Advice on Best Practices for Getting Your Songs in Music Libraries

Blog by Dave Kusek - New Artist Model under Music Publishing

This blog is contributed by Dave Kusek, the founder of New Artist Model online music business school, and author of Hack The Music Business e-book. Grab your free copy of the e-book here. Over the years Dave has worked with tens of thousands of musicians around the world, across every genre imaginable and in many different markets.

Music libraries are probably the easiest first tentative step into the world of music licensing. If you have a few solid tracks with quality recordings you can jump right in and get started. And you don’t even need an established network of industry connections. All you need is your music, your computer, and a dedicated mindset.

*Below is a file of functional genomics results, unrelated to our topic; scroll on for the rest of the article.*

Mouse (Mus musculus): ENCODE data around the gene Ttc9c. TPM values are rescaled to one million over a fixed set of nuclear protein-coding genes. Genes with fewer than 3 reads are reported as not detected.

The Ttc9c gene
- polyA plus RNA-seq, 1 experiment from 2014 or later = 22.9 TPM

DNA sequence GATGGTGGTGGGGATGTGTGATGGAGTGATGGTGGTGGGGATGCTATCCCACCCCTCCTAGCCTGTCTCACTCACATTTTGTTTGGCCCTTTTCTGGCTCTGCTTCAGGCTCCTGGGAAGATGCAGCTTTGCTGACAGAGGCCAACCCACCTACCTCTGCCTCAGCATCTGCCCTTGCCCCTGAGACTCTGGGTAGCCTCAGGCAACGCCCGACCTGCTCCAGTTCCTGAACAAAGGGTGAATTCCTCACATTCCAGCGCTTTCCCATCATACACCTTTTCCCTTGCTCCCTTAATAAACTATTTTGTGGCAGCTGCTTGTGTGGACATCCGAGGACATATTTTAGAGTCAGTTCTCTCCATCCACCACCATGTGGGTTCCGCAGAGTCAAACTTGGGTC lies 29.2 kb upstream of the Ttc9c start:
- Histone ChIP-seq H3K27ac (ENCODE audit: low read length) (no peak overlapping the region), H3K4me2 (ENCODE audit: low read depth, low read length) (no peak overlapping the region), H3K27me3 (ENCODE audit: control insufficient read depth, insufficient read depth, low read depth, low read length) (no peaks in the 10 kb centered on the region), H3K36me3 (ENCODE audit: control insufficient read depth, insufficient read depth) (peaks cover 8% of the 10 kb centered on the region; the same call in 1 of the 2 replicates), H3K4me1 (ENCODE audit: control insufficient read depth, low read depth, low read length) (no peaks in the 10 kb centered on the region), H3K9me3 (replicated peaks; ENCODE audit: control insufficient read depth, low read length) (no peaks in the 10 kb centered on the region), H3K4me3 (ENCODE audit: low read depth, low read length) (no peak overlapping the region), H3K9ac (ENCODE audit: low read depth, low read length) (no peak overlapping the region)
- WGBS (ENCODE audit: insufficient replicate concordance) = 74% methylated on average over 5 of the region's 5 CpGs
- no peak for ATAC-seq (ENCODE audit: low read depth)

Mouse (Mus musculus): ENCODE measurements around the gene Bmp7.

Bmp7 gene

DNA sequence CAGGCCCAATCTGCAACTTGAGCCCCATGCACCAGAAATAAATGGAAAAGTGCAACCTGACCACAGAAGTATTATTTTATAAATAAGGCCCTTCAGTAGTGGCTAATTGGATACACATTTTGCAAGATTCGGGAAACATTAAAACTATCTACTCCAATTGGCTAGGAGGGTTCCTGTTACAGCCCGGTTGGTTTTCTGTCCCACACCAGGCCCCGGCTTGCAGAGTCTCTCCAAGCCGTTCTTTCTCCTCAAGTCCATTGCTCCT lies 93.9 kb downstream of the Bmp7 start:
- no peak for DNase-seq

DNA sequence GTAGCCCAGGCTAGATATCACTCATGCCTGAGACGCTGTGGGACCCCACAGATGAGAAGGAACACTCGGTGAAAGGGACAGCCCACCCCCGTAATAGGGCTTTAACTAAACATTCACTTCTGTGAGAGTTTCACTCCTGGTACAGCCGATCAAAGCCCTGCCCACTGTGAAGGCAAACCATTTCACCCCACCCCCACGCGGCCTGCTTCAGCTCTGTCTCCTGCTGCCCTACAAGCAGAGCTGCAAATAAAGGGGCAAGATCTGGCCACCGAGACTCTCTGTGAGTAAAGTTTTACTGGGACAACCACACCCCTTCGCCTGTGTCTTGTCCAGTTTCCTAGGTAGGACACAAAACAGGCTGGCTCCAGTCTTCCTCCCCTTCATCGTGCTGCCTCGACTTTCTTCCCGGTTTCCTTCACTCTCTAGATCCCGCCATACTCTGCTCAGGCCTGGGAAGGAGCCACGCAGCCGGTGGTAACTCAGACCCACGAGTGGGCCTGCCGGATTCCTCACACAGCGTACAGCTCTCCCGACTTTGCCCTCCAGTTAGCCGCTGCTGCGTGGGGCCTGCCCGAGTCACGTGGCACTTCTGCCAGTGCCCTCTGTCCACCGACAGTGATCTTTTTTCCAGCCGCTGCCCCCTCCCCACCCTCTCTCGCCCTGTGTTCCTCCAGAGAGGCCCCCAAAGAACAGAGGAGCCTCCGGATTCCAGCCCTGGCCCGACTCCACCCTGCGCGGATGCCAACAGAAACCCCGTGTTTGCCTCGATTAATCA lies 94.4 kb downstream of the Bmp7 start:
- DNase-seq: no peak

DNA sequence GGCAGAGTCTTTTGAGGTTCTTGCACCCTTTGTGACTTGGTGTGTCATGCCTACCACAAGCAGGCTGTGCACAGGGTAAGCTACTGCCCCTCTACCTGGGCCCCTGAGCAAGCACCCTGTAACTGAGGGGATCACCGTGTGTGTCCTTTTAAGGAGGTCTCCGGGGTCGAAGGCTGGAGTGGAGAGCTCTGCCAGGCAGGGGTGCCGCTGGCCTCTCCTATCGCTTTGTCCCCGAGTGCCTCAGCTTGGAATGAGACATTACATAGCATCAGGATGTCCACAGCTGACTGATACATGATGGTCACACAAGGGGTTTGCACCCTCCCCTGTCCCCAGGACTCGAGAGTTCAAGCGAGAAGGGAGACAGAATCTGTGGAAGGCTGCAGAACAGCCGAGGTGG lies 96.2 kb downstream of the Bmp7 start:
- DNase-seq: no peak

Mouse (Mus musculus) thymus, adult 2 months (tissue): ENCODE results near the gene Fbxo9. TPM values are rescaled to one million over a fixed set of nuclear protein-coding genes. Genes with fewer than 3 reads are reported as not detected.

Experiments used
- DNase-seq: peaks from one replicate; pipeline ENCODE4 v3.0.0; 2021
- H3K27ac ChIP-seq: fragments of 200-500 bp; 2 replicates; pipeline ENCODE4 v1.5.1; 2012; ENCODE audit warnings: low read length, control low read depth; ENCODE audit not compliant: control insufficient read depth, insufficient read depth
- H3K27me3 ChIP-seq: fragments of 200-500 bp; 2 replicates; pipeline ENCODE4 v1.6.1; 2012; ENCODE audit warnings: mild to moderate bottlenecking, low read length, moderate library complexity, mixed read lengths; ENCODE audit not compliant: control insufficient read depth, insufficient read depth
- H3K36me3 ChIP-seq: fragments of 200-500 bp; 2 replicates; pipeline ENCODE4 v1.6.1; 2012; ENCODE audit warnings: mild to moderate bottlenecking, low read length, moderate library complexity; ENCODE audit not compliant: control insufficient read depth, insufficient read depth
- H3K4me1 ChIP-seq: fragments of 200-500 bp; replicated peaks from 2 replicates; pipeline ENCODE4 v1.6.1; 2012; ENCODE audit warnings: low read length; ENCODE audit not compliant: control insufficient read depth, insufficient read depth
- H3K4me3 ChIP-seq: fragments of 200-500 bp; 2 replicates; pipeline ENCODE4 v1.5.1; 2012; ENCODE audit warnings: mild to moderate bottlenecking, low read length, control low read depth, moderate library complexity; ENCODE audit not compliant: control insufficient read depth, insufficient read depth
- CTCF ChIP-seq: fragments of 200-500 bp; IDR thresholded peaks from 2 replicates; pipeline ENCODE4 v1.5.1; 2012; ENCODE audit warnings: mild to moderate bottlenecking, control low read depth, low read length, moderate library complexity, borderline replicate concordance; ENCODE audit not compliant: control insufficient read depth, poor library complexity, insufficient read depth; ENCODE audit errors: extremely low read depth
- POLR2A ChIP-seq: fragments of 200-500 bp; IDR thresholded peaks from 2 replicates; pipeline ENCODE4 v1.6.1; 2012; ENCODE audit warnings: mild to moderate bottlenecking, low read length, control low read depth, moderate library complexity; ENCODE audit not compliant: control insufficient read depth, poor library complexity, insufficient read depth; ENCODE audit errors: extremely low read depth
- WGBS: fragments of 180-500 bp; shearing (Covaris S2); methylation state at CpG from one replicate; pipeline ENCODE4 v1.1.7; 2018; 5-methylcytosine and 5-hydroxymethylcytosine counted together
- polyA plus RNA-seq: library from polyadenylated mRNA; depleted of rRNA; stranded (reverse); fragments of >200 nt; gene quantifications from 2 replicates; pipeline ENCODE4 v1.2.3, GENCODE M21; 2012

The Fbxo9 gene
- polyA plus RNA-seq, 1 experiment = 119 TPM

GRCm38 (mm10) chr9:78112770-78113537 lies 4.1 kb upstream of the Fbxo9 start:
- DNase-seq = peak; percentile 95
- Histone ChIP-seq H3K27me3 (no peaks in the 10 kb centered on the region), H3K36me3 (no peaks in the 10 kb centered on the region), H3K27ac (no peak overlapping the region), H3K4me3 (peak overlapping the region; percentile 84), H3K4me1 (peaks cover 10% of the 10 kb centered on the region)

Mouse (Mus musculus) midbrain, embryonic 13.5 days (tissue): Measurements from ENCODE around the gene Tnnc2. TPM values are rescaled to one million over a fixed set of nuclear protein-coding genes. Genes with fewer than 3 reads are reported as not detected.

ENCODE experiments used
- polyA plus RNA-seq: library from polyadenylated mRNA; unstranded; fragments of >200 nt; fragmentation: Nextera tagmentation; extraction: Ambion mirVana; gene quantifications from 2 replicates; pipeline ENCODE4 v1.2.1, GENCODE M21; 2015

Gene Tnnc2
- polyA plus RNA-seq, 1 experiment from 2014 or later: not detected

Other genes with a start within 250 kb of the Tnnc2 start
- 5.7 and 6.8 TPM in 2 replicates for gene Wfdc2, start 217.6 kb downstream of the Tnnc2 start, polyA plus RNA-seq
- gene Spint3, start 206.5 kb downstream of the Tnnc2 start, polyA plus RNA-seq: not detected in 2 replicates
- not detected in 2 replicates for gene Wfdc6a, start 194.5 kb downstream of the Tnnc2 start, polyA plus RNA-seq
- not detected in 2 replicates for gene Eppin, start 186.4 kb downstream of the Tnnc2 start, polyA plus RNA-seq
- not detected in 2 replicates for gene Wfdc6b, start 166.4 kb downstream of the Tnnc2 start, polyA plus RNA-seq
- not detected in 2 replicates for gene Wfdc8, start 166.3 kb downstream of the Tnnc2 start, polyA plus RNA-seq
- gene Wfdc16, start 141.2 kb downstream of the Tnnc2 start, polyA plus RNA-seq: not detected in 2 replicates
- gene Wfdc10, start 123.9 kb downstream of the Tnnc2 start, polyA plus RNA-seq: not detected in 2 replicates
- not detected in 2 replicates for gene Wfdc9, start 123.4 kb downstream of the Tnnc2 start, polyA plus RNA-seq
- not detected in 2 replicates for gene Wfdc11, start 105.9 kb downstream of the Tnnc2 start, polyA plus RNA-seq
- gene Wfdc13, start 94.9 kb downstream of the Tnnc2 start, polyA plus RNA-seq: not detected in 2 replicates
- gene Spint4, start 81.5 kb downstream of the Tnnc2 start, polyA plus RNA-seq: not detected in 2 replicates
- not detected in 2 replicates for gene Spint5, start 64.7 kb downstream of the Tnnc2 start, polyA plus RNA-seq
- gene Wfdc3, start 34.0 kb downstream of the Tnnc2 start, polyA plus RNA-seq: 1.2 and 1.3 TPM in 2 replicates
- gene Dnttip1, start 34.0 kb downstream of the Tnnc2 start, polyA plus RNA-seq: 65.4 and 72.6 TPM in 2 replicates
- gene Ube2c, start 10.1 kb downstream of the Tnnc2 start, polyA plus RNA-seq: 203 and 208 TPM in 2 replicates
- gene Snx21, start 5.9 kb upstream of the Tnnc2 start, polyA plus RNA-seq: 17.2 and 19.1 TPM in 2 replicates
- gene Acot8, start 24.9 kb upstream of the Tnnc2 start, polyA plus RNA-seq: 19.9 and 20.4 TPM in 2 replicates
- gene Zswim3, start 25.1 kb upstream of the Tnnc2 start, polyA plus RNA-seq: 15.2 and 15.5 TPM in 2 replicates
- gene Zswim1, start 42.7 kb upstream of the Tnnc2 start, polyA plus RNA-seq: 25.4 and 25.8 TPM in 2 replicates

What are Music Libraries?
Before we get into the best practices, let’s just quickly talk about exactly what music libraries are. Music libraries are essentially platforms that curate music specifically for licensing.

Artists, songwriters, composers, producers, and beat makers submit their music which then goes through a selection and curation process. If your song meets the library’s standards and fits with their catalogue, it will be added to the library.

Music supervisors, ad agencies, videographers, YouTubers, and anyone else who needs music for a visual production can then search through that library and license tracks for their production. They will usually pay a synchronization fee to the music library which is split with you, the artist (usually 50/50).

Audiosparx, Production Trax, and Songtradr are just a few examples of music libraries.